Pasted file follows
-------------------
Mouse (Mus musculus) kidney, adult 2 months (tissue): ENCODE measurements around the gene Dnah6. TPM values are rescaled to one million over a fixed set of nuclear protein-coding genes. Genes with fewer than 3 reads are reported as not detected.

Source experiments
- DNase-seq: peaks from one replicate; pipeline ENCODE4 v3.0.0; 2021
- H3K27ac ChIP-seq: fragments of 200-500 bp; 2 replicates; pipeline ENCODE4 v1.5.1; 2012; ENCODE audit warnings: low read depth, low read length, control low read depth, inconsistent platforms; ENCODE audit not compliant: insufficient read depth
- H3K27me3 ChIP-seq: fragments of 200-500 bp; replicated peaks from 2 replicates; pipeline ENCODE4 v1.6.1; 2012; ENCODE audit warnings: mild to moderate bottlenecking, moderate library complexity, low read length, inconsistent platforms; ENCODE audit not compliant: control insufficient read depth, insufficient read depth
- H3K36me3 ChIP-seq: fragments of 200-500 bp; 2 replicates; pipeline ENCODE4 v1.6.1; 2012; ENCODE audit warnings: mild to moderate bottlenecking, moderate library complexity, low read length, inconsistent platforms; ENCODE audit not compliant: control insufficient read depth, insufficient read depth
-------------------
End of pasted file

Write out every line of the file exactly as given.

Mouse (Mus musculus) kidney, adult 2 months (tissue): ENCODE measurements around the gene Dnah6. TPM values are rescaled to one million over a fixed set of nuclear protein-coding genes. Genes with fewer than 3 reads are reported as not detected.

Source experiments
- DNase-seq: peaks from one replicate; pipeline ENCODE4 v3.0.0; 2021
- H3K27ac ChIP-seq: fragments of 200-500 bp; 2 replicates; pipeline ENCODE4 v1.5.1; 2012; ENCODE audit warnings: low read depth, low read length, control low read depth, inconsistent platforms; ENCODE audit not compliant: insufficient read depth
- H3K27me3 ChIP-seq: fragments of 200-500 bp; replicated peaks from 2 replicates; pipeline ENCODE4 v1.6.1; 2012; ENCODE audit warnings: mild to moderate bottlenecking, moderate library complexity, low read length, inconsistent platforms; ENCODE audit not compliant: control insufficient read depth, insufficient read depth
- H3K36me3 ChIP-seq: fragments of 200-500 bp; 2 replicates; pipeline ENCODE4 v1.6.1; 2012; ENCODE audit warnings: mild to moderate bottlenecking, moderate library complexity, low read length, inconsistent platforms; ENCODE audit not compliant: control insufficient read depth, insufficient read depth